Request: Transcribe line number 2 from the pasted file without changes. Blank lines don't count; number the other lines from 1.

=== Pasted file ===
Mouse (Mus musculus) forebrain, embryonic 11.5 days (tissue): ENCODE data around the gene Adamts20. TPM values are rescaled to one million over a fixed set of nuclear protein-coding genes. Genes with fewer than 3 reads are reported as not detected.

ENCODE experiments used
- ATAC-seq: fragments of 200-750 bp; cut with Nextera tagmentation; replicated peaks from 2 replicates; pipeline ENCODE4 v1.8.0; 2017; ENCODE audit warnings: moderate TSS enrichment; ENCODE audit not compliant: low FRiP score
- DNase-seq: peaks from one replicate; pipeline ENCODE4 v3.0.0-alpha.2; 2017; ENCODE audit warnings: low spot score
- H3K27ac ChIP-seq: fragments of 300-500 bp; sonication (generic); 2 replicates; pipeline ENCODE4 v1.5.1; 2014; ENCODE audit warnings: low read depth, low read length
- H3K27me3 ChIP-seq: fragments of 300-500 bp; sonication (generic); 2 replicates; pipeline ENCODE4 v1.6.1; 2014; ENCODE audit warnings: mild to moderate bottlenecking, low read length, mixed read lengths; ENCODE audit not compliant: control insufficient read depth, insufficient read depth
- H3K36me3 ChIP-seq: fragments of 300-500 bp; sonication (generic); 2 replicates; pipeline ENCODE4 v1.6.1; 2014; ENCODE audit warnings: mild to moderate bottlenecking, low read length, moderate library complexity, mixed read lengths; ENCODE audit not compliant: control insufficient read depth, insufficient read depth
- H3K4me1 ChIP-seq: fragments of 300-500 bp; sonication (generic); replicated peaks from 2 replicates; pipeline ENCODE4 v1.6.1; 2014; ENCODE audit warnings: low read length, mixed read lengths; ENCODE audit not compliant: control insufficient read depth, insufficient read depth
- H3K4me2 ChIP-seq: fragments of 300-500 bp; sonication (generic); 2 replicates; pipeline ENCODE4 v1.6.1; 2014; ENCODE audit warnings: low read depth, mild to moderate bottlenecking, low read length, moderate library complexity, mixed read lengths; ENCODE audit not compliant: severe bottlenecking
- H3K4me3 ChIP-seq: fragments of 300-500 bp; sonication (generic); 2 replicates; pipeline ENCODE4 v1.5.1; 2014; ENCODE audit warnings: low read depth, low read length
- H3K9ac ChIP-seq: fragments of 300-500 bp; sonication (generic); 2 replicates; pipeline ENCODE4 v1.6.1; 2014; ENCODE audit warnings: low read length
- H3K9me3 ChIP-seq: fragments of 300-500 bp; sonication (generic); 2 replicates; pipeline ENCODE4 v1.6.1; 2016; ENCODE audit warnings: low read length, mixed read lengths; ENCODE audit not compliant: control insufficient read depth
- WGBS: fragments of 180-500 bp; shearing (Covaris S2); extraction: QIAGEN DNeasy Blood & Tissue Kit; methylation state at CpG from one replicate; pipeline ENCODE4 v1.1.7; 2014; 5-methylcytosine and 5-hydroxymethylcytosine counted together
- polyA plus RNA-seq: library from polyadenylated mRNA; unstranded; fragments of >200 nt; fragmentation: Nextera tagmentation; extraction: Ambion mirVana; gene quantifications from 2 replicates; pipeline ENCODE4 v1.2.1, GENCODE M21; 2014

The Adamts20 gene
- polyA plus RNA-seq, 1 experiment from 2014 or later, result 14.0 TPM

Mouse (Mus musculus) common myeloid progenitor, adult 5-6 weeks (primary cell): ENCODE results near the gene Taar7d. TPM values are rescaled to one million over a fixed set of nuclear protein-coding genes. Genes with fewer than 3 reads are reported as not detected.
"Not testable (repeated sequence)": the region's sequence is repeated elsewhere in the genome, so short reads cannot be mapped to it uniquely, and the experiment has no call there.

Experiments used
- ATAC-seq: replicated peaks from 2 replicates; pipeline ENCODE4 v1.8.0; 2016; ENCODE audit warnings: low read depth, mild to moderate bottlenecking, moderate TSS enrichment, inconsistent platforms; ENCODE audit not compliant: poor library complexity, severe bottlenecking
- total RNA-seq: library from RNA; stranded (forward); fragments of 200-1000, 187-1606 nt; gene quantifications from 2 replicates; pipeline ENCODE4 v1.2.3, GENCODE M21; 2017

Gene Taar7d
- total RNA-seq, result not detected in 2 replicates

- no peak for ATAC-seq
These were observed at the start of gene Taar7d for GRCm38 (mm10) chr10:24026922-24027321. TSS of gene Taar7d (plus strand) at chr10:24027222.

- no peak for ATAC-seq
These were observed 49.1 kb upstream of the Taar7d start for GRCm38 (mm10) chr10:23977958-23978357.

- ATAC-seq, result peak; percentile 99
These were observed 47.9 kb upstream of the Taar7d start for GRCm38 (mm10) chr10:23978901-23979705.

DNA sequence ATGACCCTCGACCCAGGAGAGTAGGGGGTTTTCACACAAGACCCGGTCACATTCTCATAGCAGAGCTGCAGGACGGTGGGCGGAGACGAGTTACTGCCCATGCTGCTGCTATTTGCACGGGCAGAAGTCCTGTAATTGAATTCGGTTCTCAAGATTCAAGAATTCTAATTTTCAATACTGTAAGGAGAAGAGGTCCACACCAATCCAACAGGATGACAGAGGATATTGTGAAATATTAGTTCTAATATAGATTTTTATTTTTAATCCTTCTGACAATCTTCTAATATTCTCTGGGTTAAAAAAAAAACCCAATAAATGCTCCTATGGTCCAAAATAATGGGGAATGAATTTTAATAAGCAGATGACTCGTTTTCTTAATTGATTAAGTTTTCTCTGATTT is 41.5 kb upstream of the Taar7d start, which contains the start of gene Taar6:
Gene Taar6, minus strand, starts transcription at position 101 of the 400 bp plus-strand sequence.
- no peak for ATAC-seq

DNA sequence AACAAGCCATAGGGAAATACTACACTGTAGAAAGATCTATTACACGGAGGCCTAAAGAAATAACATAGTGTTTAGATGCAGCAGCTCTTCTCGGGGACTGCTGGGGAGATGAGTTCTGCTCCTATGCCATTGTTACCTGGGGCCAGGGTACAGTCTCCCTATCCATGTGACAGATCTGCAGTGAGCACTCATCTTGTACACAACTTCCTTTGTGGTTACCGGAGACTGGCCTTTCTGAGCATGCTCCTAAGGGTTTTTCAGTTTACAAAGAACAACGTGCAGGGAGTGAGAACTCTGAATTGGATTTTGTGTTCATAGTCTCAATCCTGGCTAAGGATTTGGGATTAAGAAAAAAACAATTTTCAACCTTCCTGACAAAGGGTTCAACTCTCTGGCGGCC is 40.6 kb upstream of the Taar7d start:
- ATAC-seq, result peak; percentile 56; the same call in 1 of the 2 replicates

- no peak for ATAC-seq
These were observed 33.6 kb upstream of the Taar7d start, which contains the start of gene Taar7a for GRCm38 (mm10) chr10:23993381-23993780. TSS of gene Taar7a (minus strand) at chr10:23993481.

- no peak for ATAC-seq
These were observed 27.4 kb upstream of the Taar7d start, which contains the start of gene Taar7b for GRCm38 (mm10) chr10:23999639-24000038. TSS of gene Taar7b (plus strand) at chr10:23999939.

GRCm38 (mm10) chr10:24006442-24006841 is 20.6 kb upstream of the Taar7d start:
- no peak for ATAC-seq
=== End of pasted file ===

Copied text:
ENCODE experiments used